Letter to a Young GirlALICE VON HILDEBRAND
How beautiful when a bride can say to her husband on their wedding night, "I have kept this garden virginal for you, and now, with God's permission I am giving you its key, knowing that you will enter into it with reverence."My dear young friend:
No doubt, you have heard this siren song, because the media are good when it comes to spreading this negative message. And this is why, to rebut these false claims, I would like to make you realize that women — far from being discriminated against — have been granted a unique place by God in the work of redemption. The beauty of their mission is already hinted at in the Old Testament, but it finds its fulfillment only in the New, that is in the sweet Mother of our Savior; in Mary, the gentle Maid of Nazareth who was chosen from all eternity to be the Mother of the Redeemer.
Let us take off our "secular" eye glasses, and then we shall be able to see that women, far from being "discriminated" against, are in many ways privileged. And this is the "secret" I wish to share with you. The body of every little girl born into this world is mysterious sealed by what is properly called "the veil of virginity". That is to say, a "secret" is entrusted to her body, and a secret is always "veiled." According to Christian teaching, this veil closes the entrance to a mysterious garden which belongs to God in a special way, and for this reason cannot be entered into except with His express permission, the permission that God grants spouses in the Sacrament of Matrimony. Any little girl aware of this "mystery" will feel that her body is to be modestly clothed, so that its secret will be hidden from lewd looks.
Little girls, of course, grow up. How beautiful when a bride can say to her husband on their wedding night, "I have kept this garden virginal for you, and now, with God's permission I am giving you its key, knowing that you will enter into it with reverence."
Moreover, when a wife conceives a few hours after her husband has embraced her, God creates the child's soul in her body, (as you certainly know, neither husband nor wife can produce the human soul; God alone can create it.) In other words, there is a personal "contact" between God and the woman which, once again, gives to the female body a note of sacredness. Don't forget that He whom the whole universe cannot contain, was "hidden" in the womb of the Holy Virgin for nine months. Once you realize this, you will be awe-filled for the double mystery that God has confided to you: to conceive a human being made to God's image and likeness, and to give birth to it in pain and anguish. Do not forget that it was also in pain and anguish that Christ re-opened for us the gates of paradise — which had been shut by sin. To women has been granted the awesome privilege of nobly suffering so that a new human being, made to God's image and likeness, might come into the world. Meditate upon this for a moment, and you will feel a deep reverence for your body. It belongs to God, and is not a "play thing" that you can dispose of as you please.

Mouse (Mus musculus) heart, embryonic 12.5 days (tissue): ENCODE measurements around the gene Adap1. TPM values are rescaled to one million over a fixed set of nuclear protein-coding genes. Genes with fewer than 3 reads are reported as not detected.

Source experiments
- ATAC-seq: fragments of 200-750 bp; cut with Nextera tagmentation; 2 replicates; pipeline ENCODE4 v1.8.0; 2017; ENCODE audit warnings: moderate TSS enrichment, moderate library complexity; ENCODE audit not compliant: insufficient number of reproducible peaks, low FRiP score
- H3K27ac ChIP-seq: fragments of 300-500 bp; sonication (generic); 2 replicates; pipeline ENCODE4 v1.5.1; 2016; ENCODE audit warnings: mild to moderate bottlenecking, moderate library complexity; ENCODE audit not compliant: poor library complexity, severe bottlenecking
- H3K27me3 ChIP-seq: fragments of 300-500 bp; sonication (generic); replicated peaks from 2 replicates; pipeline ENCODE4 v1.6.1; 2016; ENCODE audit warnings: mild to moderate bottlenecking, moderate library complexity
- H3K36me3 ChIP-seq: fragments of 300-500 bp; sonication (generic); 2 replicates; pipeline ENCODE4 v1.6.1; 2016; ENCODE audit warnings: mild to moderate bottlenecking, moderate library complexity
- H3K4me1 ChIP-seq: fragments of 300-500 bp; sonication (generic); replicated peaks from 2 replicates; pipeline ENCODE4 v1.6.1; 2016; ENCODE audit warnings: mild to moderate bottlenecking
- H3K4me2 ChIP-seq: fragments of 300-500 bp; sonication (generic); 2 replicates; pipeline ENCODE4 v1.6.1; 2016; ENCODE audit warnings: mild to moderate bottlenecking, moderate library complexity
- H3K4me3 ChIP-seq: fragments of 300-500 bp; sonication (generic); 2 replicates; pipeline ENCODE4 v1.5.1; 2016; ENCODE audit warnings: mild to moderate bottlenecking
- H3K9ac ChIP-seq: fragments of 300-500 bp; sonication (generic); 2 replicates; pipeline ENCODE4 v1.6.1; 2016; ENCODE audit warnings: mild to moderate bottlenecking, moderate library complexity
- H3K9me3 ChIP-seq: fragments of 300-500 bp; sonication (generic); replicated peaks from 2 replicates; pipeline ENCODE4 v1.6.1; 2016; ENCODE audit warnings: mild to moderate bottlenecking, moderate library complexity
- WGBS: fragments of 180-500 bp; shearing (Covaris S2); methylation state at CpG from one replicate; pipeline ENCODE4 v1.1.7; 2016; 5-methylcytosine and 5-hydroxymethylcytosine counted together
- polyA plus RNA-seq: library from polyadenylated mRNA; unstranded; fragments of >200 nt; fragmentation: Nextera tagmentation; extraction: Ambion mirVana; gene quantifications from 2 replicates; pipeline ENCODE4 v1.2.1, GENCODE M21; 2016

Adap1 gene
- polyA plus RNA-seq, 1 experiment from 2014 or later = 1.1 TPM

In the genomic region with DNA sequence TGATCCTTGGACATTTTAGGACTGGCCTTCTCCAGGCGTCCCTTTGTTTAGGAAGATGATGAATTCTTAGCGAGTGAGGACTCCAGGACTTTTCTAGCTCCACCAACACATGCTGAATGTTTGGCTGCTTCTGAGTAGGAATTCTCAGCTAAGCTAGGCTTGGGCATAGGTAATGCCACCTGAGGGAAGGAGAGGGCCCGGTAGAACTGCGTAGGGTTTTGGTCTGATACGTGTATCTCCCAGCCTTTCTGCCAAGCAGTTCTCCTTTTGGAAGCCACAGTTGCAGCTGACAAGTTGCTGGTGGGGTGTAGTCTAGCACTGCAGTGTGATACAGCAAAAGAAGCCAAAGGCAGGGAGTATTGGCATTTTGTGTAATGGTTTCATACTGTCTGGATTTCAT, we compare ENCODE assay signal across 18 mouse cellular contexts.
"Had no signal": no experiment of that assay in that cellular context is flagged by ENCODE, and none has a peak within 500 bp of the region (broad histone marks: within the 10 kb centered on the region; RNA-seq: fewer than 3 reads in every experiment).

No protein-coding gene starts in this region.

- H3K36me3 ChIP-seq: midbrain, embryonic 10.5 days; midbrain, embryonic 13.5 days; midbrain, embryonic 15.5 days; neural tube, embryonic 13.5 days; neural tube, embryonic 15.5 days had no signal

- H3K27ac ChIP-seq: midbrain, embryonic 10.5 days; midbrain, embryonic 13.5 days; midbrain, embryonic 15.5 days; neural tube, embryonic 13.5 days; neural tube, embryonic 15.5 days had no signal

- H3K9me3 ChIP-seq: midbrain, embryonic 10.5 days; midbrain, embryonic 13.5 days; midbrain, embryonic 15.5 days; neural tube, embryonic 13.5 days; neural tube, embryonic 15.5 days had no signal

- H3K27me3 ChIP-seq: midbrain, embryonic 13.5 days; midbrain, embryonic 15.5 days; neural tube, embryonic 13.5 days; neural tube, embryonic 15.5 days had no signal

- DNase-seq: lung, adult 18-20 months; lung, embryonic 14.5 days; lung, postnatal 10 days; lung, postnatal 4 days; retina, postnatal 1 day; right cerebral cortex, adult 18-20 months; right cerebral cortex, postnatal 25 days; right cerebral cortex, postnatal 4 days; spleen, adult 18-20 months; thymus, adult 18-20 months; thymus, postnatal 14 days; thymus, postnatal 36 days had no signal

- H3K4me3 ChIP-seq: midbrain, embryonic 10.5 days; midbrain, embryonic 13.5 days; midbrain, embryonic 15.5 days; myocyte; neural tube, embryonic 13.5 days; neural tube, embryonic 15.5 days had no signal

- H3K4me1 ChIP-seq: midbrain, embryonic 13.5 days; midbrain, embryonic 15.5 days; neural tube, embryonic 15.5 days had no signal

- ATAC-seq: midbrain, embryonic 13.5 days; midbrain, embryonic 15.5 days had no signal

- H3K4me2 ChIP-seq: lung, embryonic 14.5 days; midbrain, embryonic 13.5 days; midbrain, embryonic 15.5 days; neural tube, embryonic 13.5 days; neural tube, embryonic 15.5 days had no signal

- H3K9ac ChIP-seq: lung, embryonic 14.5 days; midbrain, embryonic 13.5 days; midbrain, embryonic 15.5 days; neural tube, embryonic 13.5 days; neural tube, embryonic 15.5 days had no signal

If you ever study pagan art, you will discover that it pays tribute to the male reproductive organ, representing it in various sculptures and paintings as a symbol of strength, virility, creativity, power. But from the very moment that the Catholic Church became a recognized religion, she fought relentlessly against this pagan cult. But the Church introduced a prayer uttered millions of times every single day in which the female organ par excellence, the "womb" is mentioned. "Blessed is the fruit of Thy womb, Jesus." I am sure, my dear young friend, that if you meditate on this, you will understand that it is a privilege to be born a woman, and will respect the mystery that God has put in the female body.
Thank God that He has made you to be born a woman; I am sure now that you understand that it is a great privilege.
Dr. Alice von Hildebrand
von Hildebrand, Alice. "Letter to a Young Girl" this letter was submitted, by the author, for use by the Catholic Education Resource Center, (1999).
Alice von Hildebrand was married to the great philosopher, spiritual writer, and anti-Nazi crusader, Dietrich von Hildebrand, who passed to his reward in 1977. She is Professor Emeritus at Hunter College (CUNY). Alice von Hildebrand is on the Advisory Board of the Catholic Education Resource Center.
Copyright © 1999 Alice von Hildebrand
Not all articles published on CERC are the objects of official Church teaching, but these are supplied to provide supplementary information.